What now for English's data-crunching agency

The interim CEO of the Social Investment Agency says it is in transition from being heavy in quantitative analysis to taking a more qualitative approach. Photo: Lynn Grieveson

The Social Investment Agency is the embodiment of one of the previous Government’s key policy planks, so what does it do under a Labour government? The acting Chief Executive Dorothy Adams tells Thomas Coughlan.

The first thing most people want to know when they meet Dorothy Adams is why her agency is still here.

After all, its establishment was largely driven by former Prime Minister Bill English who never missed the opportunity push his big idea of transforming lives and maximising return on Government spending through the use of "big data".

The acting CEO of the Social Investment Agency is quick to tell them that while the National Government may be gone, the Social Investment Agency still has plenty of work to do.

That said, there is a noticeable change of approach. 

“The previous government had a social investment approach and this Government is forming what they’re calling an 'investing for social wellbeing approach',” Adams said. 

“Some tenets are the same, for example really understanding what works in terms of government-funded services and support.”

Adams said the most obvious change could be seen in the refocusing of some of the agency's priorities. The agency is broadening its focus from highly targeted interventions to broader measures of improving general wellbeing. There is less of a focus on fiscal measurement and much less of an emphasis on big data. 

“For whatever reason, the Social Investment Agency did get caught up with being the big data shop and the analytics shop,” she said.

“With this Government and with Minister [Carmel] Sepuloni they’re still interested with big data, but they’re much more interested in all the data sources that are available.”

This means looking at more qualitative measurement, rather than the more quantitative focus of the previous government. 

This has meant a change of staffing at the agency, which by Adams’ own admission has been “a very quant heavy shop".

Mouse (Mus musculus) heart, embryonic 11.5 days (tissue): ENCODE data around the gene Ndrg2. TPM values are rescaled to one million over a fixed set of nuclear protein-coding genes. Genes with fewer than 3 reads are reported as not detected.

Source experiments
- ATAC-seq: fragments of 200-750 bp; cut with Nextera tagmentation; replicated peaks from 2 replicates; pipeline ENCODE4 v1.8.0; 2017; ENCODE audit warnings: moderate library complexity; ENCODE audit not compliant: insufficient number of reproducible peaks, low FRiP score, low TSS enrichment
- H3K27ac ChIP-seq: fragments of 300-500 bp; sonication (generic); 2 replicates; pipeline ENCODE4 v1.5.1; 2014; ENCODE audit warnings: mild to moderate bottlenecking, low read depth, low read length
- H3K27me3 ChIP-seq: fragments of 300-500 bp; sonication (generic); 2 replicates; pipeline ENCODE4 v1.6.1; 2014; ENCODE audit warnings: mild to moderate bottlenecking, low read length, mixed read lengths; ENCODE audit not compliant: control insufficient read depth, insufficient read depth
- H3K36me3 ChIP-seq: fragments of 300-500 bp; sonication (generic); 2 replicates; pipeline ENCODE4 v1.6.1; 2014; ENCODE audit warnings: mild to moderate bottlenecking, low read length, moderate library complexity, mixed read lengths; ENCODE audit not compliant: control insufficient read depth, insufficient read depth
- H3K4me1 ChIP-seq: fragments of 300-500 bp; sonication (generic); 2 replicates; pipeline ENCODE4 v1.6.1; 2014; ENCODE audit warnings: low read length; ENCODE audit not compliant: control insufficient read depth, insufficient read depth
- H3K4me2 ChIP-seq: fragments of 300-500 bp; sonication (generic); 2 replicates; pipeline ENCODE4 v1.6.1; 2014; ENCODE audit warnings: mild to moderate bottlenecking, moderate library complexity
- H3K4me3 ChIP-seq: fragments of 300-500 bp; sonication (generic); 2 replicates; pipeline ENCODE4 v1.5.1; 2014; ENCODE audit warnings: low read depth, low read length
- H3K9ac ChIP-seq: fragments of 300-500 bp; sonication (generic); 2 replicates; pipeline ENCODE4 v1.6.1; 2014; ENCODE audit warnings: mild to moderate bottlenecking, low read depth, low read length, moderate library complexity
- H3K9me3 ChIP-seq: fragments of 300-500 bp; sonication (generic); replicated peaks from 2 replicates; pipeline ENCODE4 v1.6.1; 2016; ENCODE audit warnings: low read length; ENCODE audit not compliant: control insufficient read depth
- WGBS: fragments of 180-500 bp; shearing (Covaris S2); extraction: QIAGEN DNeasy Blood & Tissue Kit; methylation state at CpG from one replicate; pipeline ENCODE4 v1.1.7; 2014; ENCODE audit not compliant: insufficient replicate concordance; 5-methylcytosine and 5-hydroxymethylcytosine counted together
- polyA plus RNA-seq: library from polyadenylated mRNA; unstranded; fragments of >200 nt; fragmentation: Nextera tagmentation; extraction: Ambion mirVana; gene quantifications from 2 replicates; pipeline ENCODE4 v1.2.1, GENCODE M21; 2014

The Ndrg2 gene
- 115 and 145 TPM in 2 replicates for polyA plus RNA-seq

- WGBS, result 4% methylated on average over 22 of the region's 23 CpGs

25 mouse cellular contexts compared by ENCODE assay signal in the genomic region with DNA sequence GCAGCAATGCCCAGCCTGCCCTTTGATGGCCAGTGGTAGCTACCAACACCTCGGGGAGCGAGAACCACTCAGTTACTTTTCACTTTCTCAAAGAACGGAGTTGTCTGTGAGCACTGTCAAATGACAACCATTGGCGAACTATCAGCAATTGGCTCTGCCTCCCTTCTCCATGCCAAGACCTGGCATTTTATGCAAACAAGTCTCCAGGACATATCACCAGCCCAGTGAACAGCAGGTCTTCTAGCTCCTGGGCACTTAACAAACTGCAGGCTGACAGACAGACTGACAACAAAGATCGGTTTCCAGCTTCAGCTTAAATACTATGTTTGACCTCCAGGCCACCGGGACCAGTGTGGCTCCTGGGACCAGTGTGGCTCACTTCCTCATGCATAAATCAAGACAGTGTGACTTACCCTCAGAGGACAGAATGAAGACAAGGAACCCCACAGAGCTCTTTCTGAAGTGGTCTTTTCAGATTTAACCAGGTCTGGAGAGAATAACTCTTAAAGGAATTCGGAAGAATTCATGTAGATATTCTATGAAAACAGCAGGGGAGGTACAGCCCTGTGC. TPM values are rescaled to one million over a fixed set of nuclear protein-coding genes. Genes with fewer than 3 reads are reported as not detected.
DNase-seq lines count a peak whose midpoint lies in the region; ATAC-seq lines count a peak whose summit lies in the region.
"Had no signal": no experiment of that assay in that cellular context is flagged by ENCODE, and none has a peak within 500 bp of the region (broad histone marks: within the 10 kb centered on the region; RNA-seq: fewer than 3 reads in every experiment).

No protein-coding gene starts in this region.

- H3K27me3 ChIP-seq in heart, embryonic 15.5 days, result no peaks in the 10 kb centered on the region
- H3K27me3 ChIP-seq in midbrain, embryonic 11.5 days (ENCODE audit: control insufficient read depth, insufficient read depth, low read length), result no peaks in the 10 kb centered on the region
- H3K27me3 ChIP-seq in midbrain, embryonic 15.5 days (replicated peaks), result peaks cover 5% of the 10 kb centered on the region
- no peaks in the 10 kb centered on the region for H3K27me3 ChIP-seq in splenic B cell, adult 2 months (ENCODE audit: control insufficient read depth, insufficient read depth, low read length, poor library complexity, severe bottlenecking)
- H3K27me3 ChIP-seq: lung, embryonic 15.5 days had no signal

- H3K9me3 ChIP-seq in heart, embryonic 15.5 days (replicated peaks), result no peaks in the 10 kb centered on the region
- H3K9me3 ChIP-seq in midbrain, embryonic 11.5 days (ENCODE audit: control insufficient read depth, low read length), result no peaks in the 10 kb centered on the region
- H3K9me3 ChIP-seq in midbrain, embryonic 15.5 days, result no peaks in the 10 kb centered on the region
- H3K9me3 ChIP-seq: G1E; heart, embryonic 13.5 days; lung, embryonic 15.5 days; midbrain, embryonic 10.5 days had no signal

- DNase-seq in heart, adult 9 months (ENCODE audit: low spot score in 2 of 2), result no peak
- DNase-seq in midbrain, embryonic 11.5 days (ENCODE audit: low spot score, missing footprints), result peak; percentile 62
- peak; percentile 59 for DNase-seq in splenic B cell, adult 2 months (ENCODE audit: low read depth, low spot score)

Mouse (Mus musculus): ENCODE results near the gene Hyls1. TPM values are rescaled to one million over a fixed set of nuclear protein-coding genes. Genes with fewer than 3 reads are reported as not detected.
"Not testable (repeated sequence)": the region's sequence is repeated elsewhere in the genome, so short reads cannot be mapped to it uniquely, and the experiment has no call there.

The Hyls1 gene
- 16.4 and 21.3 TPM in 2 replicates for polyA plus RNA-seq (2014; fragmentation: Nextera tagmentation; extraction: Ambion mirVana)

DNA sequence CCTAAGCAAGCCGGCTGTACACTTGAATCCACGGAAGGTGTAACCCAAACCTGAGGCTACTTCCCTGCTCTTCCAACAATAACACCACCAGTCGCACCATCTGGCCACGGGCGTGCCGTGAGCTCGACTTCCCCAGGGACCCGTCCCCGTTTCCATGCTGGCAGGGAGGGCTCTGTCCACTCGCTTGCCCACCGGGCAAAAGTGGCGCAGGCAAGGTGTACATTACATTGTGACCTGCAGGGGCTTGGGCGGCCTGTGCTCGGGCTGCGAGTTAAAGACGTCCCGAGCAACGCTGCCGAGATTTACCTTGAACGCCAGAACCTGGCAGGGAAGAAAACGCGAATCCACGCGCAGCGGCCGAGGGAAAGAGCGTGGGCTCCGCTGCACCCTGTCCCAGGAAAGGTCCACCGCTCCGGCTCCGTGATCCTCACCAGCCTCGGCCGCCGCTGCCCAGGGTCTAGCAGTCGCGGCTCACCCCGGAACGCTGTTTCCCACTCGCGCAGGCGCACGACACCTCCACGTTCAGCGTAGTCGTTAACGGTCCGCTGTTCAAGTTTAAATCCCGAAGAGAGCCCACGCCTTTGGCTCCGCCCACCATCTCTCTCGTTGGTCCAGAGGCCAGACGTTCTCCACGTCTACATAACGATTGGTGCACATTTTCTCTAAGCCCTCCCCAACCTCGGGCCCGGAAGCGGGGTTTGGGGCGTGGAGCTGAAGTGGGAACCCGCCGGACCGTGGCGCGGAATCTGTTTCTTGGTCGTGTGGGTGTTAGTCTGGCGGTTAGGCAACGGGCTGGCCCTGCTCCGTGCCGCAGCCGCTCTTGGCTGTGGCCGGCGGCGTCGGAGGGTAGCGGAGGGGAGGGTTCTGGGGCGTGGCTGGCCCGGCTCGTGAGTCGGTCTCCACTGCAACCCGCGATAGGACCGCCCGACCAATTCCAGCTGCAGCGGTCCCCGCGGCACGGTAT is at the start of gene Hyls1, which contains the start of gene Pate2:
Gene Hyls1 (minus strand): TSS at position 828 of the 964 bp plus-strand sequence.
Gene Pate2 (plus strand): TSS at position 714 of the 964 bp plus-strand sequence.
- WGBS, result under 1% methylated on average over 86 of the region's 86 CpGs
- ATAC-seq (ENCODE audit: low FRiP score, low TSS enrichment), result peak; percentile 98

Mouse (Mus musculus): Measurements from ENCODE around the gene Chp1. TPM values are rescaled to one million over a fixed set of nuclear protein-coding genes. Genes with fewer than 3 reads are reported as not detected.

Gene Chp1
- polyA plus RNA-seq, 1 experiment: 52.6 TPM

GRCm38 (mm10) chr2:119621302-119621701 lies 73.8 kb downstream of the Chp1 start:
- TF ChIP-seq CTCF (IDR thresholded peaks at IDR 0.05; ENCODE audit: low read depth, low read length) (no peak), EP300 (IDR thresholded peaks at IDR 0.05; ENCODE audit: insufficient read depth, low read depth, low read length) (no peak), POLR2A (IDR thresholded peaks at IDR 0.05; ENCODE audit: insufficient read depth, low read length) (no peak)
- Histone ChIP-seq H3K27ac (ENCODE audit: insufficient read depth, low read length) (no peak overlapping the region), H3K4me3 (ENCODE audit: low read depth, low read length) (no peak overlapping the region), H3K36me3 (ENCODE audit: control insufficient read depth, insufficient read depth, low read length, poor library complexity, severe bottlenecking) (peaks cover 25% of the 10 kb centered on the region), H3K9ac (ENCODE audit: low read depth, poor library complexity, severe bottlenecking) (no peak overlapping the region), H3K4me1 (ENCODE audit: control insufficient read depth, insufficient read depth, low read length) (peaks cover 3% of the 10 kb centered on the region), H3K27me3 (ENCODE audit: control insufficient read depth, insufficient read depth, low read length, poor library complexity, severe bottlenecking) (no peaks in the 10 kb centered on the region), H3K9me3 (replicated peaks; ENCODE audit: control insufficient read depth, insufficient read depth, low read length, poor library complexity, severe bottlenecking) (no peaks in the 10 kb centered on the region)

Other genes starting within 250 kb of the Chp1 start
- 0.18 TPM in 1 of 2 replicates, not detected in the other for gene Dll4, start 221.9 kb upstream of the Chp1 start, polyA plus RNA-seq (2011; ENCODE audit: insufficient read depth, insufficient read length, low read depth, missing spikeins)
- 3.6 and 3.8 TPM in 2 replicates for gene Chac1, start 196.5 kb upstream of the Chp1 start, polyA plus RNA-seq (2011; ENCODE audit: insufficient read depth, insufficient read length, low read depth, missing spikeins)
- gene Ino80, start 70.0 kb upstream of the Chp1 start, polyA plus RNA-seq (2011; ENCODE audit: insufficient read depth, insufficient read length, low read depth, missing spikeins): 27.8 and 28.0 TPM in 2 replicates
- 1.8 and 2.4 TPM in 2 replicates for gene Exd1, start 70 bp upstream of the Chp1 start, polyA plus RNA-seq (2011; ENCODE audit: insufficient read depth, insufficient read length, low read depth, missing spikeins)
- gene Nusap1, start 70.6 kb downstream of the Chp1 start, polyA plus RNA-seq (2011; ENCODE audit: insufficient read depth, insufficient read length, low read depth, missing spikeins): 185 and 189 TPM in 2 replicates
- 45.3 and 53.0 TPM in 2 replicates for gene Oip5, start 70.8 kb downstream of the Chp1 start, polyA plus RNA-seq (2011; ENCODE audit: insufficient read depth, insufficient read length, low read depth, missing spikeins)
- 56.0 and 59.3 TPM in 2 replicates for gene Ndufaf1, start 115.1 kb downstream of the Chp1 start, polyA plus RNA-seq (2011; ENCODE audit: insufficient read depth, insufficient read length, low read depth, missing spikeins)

“All of my analysts have had very strong quant [quantitive analysis] skills. What we’re doing now is start to marry those with people with more qualitative skills,” Adams said. 

The agency has recently begun recruiting for new roles and will be looking to bring more qualitative skills into the agency as a result. 

The costs and benefits of social housing

An illustration of the new approach could be found in two reports the agency has done on the effects of social housing. The first, released two years ago, looked at two groups of people - one who had a social house and another that did not.

It observed the costs incurred by the state on each group over a six-year period. It showed that the state made savings in Corrections, as people spent less time in jail, but spent more money on education as children stayed in school longer. 

Adams said the work was a good start.

“The problem with the work was that we only looked at a six-year window because that’s all the data allowed us to do,” Adams said.

“Even though you could only see education as a cost, you would expect that if you could look out much further eventually you could see that as a benefit,” she said. 

This week, Adams will present another paper on the effects of social housing, but this time looking at it through a more qualitative lens. 

For this piece of research, the agency used the Integrated Data Infrastructure or IDI tool, which pulls together information from across government agencies. It matched Housing New Zealand data with information from the General Social Survey to come up with a sample of 200 people. 

The General Social Survey allows agencies to observe qualitative data points, like how people feel about their wellbeing and quality of life. 

Melding the data together came up with some unusual results. People’s feeling of safety worsened in state housing, for example. 

Adams says data like this helps inform agencies that run front-line services. Agencies might better understand the long-term and sometimes unintended impacts of their interventions.

Adams is giving a presentation with more detailed results from the survey in Auckland on Friday. For more information, visit: https://www.psn.org.nz/lecture-series